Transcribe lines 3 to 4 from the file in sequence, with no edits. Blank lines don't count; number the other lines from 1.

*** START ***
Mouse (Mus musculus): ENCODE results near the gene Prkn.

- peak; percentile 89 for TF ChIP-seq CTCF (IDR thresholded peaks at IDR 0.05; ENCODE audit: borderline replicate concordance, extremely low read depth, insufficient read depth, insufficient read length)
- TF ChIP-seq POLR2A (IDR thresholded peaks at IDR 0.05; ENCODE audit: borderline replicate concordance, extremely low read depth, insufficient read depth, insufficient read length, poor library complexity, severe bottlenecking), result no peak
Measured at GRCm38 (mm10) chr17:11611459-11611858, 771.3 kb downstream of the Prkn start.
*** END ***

- TF ChIP-seq POLR2A (IDR thresholded peaks at IDR 0.05; ENCODE audit: borderline replicate concordance, extremely low read depth, insufficient read depth, insufficient read length, poor library complexity, severe bottlenecking), result no peak
Measured at GRCm38 (mm10) chr17:11611459-11611858, 771.3 kb downstream of the Prkn start.